The New Yorker : May 26, 1997
American Pastoral as Wikipedia presents it.
My California 101 Audiobook for August, American Pastoral, by Phillip Roth.
For me personally, I delighted in the great detail Roth described in the making of gloves, a working class Jewish history that celebrates craft in labor. Seymour Levov to me is a good man, a mensch as I a gentile would learn to recognize them and celebrate them too across all faiths and would come to aspire to emulate in my Boy Scout Christian Great Books Liberal Humanist 1960s myth mode.
The novel read to me in a car by the late Ron Silver in fine performance coincides with my memory road drive down 1968, when my own version of Seymour’s trials shook my Midwestern soil out from under me and threw me into an adolescence without the moorings of secure family and faith and revolution and rock and roll would throw me a rope to the sanctuary of San Francisco.
“And it was never but once a year that they were brought together anyway, and that was on the neutral, dereligionized ground of Thanksgiving, when everybody gets to eat the same thing, nobody sneaking off to eat funny stuff–no kugel, no gefilte fish, no bitter herbs, just one colossal turkey for two hundred and fifty million people–one colossal turkey feeds all. A moratorium on the three-thousand-year-old nostalgia of the Jews, a moratorium on Christ and the cross and the crucifixion of the Christians, when everyone in New Jersey and elsewhere can be more passive about their irrationalities than they are the rest of the year. A moratorium on all the grievances and resentments, and not only for the Dwyers and the Levovs but for everyone in America who is suspicious of everyone else. It is the American pastoral par excellence and it lasts twenty-four hours.”
― Philip Roth, American Pastoral
The Music Academy of the West in Santa Barbara provides a musical education mostly intended for young musicians at the threshold of their performance careers.
I am now one of their audiences who began musical education in our single digits with The Young People’s Concerts hosted by Leonard Bernstein.
I draw near the Maestro Bernstein’s expiration date and I am grateful tonight to at least still draw breath but even greater in my gratitude is that my old ears still get to hear new music from young people in concert. My musical education advances along with me into the third act.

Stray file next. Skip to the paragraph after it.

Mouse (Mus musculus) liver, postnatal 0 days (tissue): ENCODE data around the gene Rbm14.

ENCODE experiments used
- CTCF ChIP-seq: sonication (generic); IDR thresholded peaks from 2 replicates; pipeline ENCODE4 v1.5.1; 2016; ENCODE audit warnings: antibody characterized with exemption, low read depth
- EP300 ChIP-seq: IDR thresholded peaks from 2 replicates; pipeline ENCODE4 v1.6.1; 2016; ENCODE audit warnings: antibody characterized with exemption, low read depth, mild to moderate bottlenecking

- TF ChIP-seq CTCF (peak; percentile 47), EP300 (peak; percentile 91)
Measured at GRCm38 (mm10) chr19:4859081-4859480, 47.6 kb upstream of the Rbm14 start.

New music at 27:25, performed by Conor Hanick, whose masterclass I attended and he was articulate, brilliant, and kind to the novices who clearly improved from his instruction in class before an audience of old people who themselves, self included, learned more, too.
Devouring the Light, 1968
After Martin Luther King Jr.
The day they killed Martin
we could not return to New York City
our visiting senior class stuck in Huntsville
streets blazed with suffering in that small
in the dull shroud of morning
the whole world went crazy
devouring whatever light
that lit our half-cracked windows.
“The King of Love is Dead”
Composed and performed April 1968 after the assassination of Martin Luther King
Coates Notes is ending as a journal of musings about Bay Area cinema and color.
Readers are welcome to follow that topic on my business Facebook page:
Gary Coates Motion Picture Color Finishing LLC
From now on this space is the location for my personal journal
“Humanist Pilgrim’s Progress”
The journal will carry on themes I began on Facebook.
- Words Worth: thoughtful articles in print or podcast I’ve read or heard and forward
- Toons on Tuesday: a day for graphic humor
- Wax on Wednesday: recordings of music and the spoken word
- Throwback Thursday: exploring history and this year “1968 Revisited”
- Science Friday
- The Great American Songbook
- Civilized Sundays: one day a week in celebration and in preservation of Humanism with poetry, art, architecture, dance and even religious expressions of humanism just to practice and teach tolerance and because I like some of the music from all the world’s religions.